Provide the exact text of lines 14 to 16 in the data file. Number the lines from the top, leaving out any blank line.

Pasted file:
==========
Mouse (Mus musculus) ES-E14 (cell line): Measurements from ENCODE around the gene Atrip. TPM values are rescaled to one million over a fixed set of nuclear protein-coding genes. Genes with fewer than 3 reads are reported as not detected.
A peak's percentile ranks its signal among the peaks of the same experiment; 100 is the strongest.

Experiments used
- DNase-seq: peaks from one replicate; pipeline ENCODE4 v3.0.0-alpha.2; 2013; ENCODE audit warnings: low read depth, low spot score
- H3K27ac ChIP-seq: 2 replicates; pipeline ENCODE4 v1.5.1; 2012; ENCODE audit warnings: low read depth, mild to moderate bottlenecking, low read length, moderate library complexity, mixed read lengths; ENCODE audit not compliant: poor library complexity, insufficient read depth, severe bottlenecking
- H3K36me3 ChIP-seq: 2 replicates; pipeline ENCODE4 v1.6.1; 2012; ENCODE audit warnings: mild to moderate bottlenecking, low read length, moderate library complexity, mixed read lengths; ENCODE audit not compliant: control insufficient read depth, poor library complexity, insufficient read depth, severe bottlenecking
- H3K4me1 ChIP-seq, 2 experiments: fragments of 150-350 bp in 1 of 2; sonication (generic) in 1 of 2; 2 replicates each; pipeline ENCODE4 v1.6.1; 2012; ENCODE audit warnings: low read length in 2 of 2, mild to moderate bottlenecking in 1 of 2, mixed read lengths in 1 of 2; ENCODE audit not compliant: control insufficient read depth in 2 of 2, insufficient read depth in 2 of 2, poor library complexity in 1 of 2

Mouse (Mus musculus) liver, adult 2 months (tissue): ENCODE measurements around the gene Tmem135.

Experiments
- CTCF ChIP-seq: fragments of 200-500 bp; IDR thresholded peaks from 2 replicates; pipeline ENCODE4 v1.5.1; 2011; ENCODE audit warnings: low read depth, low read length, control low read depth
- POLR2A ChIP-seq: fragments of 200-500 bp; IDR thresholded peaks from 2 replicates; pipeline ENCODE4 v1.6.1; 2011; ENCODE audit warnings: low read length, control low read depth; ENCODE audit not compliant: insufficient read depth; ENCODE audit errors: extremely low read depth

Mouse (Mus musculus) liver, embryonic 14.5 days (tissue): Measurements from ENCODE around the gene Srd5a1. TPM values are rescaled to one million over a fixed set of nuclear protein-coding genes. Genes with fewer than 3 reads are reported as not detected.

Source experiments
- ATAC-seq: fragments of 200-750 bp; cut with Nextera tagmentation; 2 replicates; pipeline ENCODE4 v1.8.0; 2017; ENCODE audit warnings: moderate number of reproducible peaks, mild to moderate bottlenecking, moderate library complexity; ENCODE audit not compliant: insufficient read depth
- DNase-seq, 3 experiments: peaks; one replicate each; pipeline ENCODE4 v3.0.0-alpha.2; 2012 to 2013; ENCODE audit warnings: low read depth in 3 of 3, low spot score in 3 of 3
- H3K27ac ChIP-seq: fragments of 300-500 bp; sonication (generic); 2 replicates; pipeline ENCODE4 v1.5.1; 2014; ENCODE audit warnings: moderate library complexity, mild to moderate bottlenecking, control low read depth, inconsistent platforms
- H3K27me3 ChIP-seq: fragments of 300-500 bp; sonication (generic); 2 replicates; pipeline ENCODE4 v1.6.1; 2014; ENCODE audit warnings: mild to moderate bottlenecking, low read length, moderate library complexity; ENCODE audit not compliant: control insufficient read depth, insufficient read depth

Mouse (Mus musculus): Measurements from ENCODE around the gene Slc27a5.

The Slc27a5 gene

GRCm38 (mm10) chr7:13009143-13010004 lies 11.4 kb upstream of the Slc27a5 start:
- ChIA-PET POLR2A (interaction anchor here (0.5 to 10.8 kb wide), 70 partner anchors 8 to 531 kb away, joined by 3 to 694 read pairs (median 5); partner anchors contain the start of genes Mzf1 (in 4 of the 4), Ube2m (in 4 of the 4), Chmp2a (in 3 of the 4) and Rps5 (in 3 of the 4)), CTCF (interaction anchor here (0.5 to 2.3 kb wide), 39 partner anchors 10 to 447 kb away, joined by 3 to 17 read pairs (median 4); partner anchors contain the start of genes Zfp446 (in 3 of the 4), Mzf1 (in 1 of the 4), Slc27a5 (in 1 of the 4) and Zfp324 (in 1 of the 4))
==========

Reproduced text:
- ATAC-seq: fragments of 200-750 bp; cut with Nextera tagmentation; 2 replicates; pipeline ENCODE4 v1.8.0; 2017; ENCODE audit warnings: moderate number of reproducible peaks, mild to moderate bottlenecking, moderate library complexity; ENCODE audit not compliant: insufficient read depth
- DNase-seq, 3 experiments: peaks; one replicate each; pipeline ENCODE4 v3.0.0-alpha.2; 2012 to 2013; ENCODE audit warnings: low read depth in 3 of 3, low spot score in 3 of 3
- H3K27ac ChIP-seq: fragments of 300-500 bp; sonication (generic); 2 replicates; pipeline ENCODE4 v1.5.1; 2014; ENCODE audit warnings: moderate library complexity, mild to moderate bottlenecking, control low read depth, inconsistent platforms